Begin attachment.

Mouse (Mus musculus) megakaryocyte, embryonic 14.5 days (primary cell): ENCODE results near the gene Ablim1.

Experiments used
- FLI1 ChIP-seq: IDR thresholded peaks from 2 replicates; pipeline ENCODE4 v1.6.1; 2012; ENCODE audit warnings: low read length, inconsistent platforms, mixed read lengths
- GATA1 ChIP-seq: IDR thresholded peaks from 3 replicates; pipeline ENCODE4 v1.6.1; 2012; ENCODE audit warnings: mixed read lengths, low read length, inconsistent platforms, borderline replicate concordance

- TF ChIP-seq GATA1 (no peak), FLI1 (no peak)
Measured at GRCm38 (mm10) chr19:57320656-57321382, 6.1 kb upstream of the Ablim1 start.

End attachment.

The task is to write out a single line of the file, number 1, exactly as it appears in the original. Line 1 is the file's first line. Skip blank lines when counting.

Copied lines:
Mouse (Mus musculus) megakaryocyte, embryonic 14.5 days (primary cell): ENCODE results near the gene Ablim1.